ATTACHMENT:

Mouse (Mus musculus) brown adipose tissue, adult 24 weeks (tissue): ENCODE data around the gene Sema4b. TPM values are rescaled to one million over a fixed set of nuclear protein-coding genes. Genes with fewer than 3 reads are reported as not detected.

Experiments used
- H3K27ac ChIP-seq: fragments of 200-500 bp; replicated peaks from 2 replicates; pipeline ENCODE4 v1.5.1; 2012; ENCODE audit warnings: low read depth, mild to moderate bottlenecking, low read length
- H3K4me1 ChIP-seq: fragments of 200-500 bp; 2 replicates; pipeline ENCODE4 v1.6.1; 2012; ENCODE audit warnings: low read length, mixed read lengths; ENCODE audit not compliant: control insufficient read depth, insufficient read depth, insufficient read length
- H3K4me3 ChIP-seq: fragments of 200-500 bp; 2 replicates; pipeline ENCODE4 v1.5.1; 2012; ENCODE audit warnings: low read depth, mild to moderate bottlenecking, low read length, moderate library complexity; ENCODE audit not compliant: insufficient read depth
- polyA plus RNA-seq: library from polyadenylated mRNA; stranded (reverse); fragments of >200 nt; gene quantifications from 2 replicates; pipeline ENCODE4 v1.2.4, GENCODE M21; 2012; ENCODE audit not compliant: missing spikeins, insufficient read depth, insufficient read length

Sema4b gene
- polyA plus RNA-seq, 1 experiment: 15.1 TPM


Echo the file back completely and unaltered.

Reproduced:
Mouse (Mus musculus) brown adipose tissue, adult 24 weeks (tissue): ENCODE data around the gene Sema4b. TPM values are rescaled to one million over a fixed set of nuclear protein-coding genes. Genes with fewer than 3 reads are reported as not detected.

Experiments used
- H3K27ac ChIP-seq: fragments of 200-500 bp; replicated peaks from 2 replicates; pipeline ENCODE4 v1.5.1; 2012; ENCODE audit warnings: low read depth, mild to moderate bottlenecking, low read length
- H3K4me1 ChIP-seq: fragments of 200-500 bp; 2 replicates; pipeline ENCODE4 v1.6.1; 2012; ENCODE audit warnings: low read length, mixed read lengths; ENCODE audit not compliant: control insufficient read depth, insufficient read depth, insufficient read length
- H3K4me3 ChIP-seq: fragments of 200-500 bp; 2 replicates; pipeline ENCODE4 v1.5.1; 2012; ENCODE audit warnings: low read depth, mild to moderate bottlenecking, low read length, moderate library complexity; ENCODE audit not compliant: insufficient read depth
- polyA plus RNA-seq: library from polyadenylated mRNA; stranded (reverse); fragments of >200 nt; gene quantifications from 2 replicates; pipeline ENCODE4 v1.2.4, GENCODE M21; 2012; ENCODE audit not compliant: missing spikeins, insufficient read depth, insufficient read length

Sema4b gene
- polyA plus RNA-seq, 1 experiment: 15.1 TPM